Indeed, Celtic have secured maximum points from games against Aberdeen, St Johnstone and Dundee United this season thanks to goals in the dying stages of games. In contrast, the feeling earlier in this campaign was that Rangers did know when they were beaten.
Off the pitch
Beale has been forthcoming in media conferences and when speaking with journalists. He has been honest in his assessment of performances after games and accommodating when dealing with the press ahead of fixtures. He likes to talk about football.
Van Bronckhorst was always slightly cagey with journalists when discussing transfers and injuries, in particular, while being unfailingly polite, but Beale even told those in attendance at his media conference ahead of the win over Ross County the number of changes he planned to make to the starting line-up.
That loquacious style may change in the months ahead as Beale settles back into the unforgiving Glasgow goldfish bowl where every word is scrutinised and afforded meaning, but, for now, Rangers fans are being offered a bit more of an insight into what is happening with the players and staff in training and off the park than they had become accustomed to in recent months.
One detail which offers an insight into Beale’s determination to set his own standards and levels of professionalism emerged in his unveiling when he revealed that Rangers players will return to wearing club suits on match days at home.
It is a tradition many outside of the club in the modern era may find of little consequence but Beale is adamant that some club traditions and practices should be maintained. Rangers greats, such as Ally McCoist and Brian Laudrup did it, with the manager seemingly looking to inspire his current crop.
“I know the traditions and it’s a traditional football club. It’s an institution,” he said. “As we modernise football I think that some of the traditions are really important. The players are hearing this first, they are going back to wearing suits on matchday as well when we are at home.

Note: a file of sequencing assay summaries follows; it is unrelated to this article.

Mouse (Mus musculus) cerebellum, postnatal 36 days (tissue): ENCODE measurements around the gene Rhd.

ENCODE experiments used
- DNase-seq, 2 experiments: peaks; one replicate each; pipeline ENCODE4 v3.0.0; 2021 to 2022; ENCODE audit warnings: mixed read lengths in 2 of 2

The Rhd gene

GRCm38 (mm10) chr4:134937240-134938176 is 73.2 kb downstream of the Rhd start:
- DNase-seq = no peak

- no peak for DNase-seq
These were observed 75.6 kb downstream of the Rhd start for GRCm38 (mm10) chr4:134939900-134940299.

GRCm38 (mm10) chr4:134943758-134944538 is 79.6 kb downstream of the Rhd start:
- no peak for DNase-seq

“I think it’s important we live in the traditions of the football club and this is a club when you come in you fit to those traditions and try to enhance them as you go on.”
Beale’s first Old Firm
So, given the changes implemented by Beale over the past month, what can Rangers fans expect from their side when Celtic visit Ibrox?
Beale was part of the management team under Steven Gerrard that turned the tables on Celtic in Old Firm fixtures, going seven games unbeaten in the derby shortly before their departure for Aston Villa in November 2021.
Since a 1-0 Rangers victory at Ibrox on August 29, 2021, it is Celtic who have regained the upper hand. Ange Postecoglou’s only loss to Van Bronckhorst in the fixture came in the semi-finals of the Scottish Cup.
Beale and Gary McAllister took the last Rangers team to beat Celtic at Ibrox due to Gerrard self-isolating and he is well versed in the game’s intensity.
Indeed, Beale was sent off towards the end of Rangers’ 2-1 win over Celtic at Parkhead in December 2019 after reacting to a Morelos red card and getting involved with the opposition bench.
It would be safe to assume that the Rangers manager will take a calmer approach to proceedings from the dugout at Ibrox on Monday.
Beale must again work to regain control of the fixture from Celtic, much like Gerrard did previously. Van Bronckhorst seemingly struggled to get to grips with Celtic’s quick transitions and insistence on playing the game at a relentless pace, at least in the first half.
He will look to his midfield to try and suffocate any threat from the visitors and have a more narrow forward line to offer more going forward than what we saw from them in these games under Van Bronckhorst.
Injuries and lack of game time for some will again play their part and Beale will be desperate for Morelos to recover from the knock against Motherwell that saw him removed. Elsewhere, Sakala will probably regain his place on the right alongside a roaming Ryan Kent, who used to inspire a great deal of nervousness in Celtic’s backline before his positional switch.
Beale has said he will not hear any questions asked of his side’s mentality but this game should provide us with a better idea of who is with him and where this team is willing to go. While we are not quite back in 2017, this Rangers team once again looks psychologically deflated against Celtic after suffering two heavy and energy-sapping defeats under Van Bronckhorst.
Beale helped to conquer the fixture in the past and it is imperative he does so again. Rangers’ title ambitions may just depend on it.
Confirmed Scottish Premiership fixtures live on Sky Sports
Monday January 2: Rangers vs Celtic, kick-off 12.30pm
Sunday January 8: Motherwell vs Hibernian, kick-off 1.30pm
Sunday January 8: Dundee United vs Rangers, kick-off 4pm
Wednesday January 18: Kilmarnock v Rangers, kick-off 8pm
Sunday January 29: Livingston v Hearts, kick-off 1.30pm
Sunday January 29: Dundee United v Celtic, kick-off 4pm
Sunday February 5: St Johnstone v Celtic, kick-off 12pm
Sunday February 19: Motherwell v Hearts, kick-off 12pm